UN post in the Golan Heights.
A United Nations observation tower overlooking Syria is seen near the Kuneitra border crossing between Israel and Syria, on the Golan Heights May 8, 2013. Photo by Reuters
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Prime Minister Benjamin Netanyahu said during a government meeting on Sunday that Israel will prevent advanced weapons from being sent from Syria to Hezbollah in Lebanon. "The Israeli government is acting in a responsible, determined and level-headed manner in order to guarantee the safety of the citizens of Israel," he said, "in accordance with the policy we have set of preventing as much as possible" the transfer of advanced weapons to Hezbollah. "We will continue to guarantee Israel's security interests," he added.  

On Friday, the top American military officer said a Russian shipment of anti-ship missiles to Syria could embolden President Bashar Assad's forces and prolong the conflict.

"It's at the very least an unfortunate decision that will embolden the regime and prolong the suffering, so it's ill-timed and very unfortunate," General Martin Dempsey, chairman of the Joint Chiefs of Staff, told reporters at the Pentagon.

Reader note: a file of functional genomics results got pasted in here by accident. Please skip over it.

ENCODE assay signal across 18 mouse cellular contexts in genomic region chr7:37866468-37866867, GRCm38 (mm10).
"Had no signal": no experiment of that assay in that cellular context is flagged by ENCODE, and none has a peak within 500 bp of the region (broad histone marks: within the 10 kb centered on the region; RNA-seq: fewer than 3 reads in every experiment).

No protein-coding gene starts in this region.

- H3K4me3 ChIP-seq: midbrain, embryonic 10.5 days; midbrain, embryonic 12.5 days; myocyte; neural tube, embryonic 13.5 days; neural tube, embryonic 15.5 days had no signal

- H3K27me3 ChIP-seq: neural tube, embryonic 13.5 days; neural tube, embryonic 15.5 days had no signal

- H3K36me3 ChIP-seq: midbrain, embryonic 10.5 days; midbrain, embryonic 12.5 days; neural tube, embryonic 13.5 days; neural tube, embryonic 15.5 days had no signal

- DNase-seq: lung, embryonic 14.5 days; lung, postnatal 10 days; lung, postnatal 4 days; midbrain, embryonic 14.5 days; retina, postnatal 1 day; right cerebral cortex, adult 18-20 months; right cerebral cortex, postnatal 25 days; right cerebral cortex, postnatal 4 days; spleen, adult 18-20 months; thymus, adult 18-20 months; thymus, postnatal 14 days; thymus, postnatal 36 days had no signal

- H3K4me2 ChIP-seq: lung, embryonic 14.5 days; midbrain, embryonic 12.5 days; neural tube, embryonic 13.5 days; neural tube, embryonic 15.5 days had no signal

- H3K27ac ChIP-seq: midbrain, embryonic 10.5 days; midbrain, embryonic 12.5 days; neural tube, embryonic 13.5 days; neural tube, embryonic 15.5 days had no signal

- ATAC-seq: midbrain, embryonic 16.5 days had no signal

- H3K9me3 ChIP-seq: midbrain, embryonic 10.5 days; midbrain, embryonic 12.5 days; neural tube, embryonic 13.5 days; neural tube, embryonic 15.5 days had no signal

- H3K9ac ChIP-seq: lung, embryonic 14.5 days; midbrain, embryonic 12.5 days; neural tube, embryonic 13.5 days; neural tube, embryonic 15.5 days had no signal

Dempsey said he was referring specifically to the anti-ship missiles sent by Russia. The missiles, called Yakhonts, are equipped with an advanced radar that renders them more effective, according to officials who spoke to The New York Times on condition of anonymity because they were discussing classified intelligence information.

Also on Friday, United Nations chief Ban Ki-moon voiced disappointment over Syria's refusal to let UN inspectors enter the country to check reports about the use of chemical weapons.

"It is deplorable that the team could not visit Syria to do an investigation on the ground," Ban said after talks with Russian Foreign Minister Sergei Lavrov in the Black Sea resort of Sochi.

Last Wednesday, a senior Israeli official told the New York Times that "if Syrian President Assad reacts [to recent aggression] by attacking Israel…he will risk forfeiting his regime."

The Times' White House correspondent Mark Landler wrote that the official contacted the newspaper on his own initiative.

Landler added that the official had been briefed in the last two days by other senior Israeli officials, who have intimate knowledge of the recent developments in Syria. He spoke on condition of anonymity because of the sensitivity of the topic.